Katherine Ryan’s The Duchess Is One For The Middle Class Mums

Photo Courtesy Of Simon Ridgway/NETFLIX
I’ll admit that when I first heard the premise of Katherine Ryan’s new Netflix series, I was struck by how familiar the plot sounded. Centred around a North American woman who gets pregnant following a one-night stand with an Irishman in London, The Duchess sounded more than a little like Channel 4’s hit comedy Catastrophe. In actuality, the storyline and comedy style are vastly different.
Following ceramic artist Katherine (Ryan) on her quest for another baby, the show attempts to delve into the rocky world of fertility, romantic relationships and not-so-perfect parenting. Having reached the age of 33 without a sibling for her 9-year-old daughter Olive, Katherine is weighing up her options between using a sperm donor to conceive and asking her daughter’s father (now her enemy ex) for a one-time-only transaction.
After developing a hate-fuelled relationship with Olive’s father, Shep, in the years since their split, Katherine's procreation proposition seems like a last resort. While it might make sense if Shep were her only option, it turns out he's not the only man in her life. Enter: handsome dentist boyfriend. Despite being in a loving relationship with Dr Evan for over a year, Katherine has a long list of reasons why he can't be the father (including something to do with her children needing to be bone marrow matches).
Her reluctance to take the plunge with her perfectly eligible boyfriend is an indication of Katherine's fear of commitment, left over from her whirlwind romance with Shep. Having met backstage at one of his gigs 10 years prior, Katherine's love affair with this '00s boy band frontman was bitter and short-lived. But despite her disdain for her former flame, she adds him to the list of contenders to father her next child, which is perhaps the first indicator that this six-part series is just a little unrealistic – the second being Katherine's unending amount of money.
Though her day job is running a pottery business called Kiln Me Softly, the single mother-of-one somehow manages to afford a Victorian townhouse near Hampstead Heath. Her attire for daily school drops-offs includes a pair of £260 pyjamas overlaid with a "world's smallest pussy" sweatshirt and her art studio is a gigantic glass extension attached to the back of her house. Combined with her propensity for booking private fertility doctor appointments with no mention of money, this doesn't do much to give the show a relatable, realistic edge. It feels more like a fantasy in which #girlboss culture reigns supreme and Adele casually buys your artwork after reading about it in The Guardian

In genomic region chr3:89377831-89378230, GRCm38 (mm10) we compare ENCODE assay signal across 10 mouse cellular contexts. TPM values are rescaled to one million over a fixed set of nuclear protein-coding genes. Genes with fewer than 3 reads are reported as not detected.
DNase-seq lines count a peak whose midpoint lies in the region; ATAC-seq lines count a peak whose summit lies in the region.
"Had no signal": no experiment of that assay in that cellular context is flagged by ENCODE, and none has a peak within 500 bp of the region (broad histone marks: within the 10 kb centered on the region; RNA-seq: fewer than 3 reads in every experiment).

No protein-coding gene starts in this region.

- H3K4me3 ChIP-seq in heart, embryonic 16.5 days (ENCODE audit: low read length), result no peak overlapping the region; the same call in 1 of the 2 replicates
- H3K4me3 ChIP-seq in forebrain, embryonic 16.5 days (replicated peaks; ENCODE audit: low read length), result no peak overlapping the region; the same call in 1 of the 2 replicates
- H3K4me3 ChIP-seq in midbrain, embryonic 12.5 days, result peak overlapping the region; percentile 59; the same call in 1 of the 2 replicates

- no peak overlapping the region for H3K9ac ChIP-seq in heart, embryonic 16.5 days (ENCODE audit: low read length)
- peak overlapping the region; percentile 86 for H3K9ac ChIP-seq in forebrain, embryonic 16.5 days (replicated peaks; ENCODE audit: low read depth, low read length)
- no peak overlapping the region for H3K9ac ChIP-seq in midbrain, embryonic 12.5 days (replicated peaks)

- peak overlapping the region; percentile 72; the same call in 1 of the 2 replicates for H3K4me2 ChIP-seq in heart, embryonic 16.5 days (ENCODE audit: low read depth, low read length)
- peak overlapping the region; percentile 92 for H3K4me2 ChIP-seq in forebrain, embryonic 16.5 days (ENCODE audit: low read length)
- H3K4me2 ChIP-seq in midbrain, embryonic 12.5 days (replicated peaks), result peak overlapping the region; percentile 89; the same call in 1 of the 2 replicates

After being presented with realistic, culture-shifting comedies like Chewing Gum and Pure over the last few years, a show detailing the day-to-day life of an upper middle class mother does feel a little out of touch. The show does its best to be relatable with a mix of shock-value humour and British pop culture references but the result is somewhat forced.
Written by Ryan herself, the script borrows material from her standup sets, relying on a ‘cool mom’ attitude to form the bones of the character. While it's impossible to pinpoint all of the show’s influences, its obvious nods to Fleabags sexual candidness and Catastrophe’s transatlantic family drama make The Duchess feel more like a mashup of millennial favourites rather than a truly original comedy.
Photo Courtesy Of Simon Ridgway/NETFLIX
Still, the series has its plus points. The six 25-minute episodes touch on the difficulties of split families, forming new relationships and the messy, under-represented business of pregnancy planning as a single woman. It also produces a few chuckles along the way, namely during Katherine and Shep’s reenactment of their groupie-rockstar romance in a dirty alleyway.
Overall the show sits somewhere between okay and mildly entertaining. While it has all the elements of a female-fronted hit, the first world problems coupled with the seen-it-before comedy make it seem more formulaic than fresh. That being said, not all comedy has to push the boundaries; sometimes it just needs to be something to comfort us in times of uncertainty. So if you're in search of something to ease the Sunday scaries while you eat your hungover pizza, The Duchess is the show for you.
The Duchess is available to stream from 11th September on Netflix.

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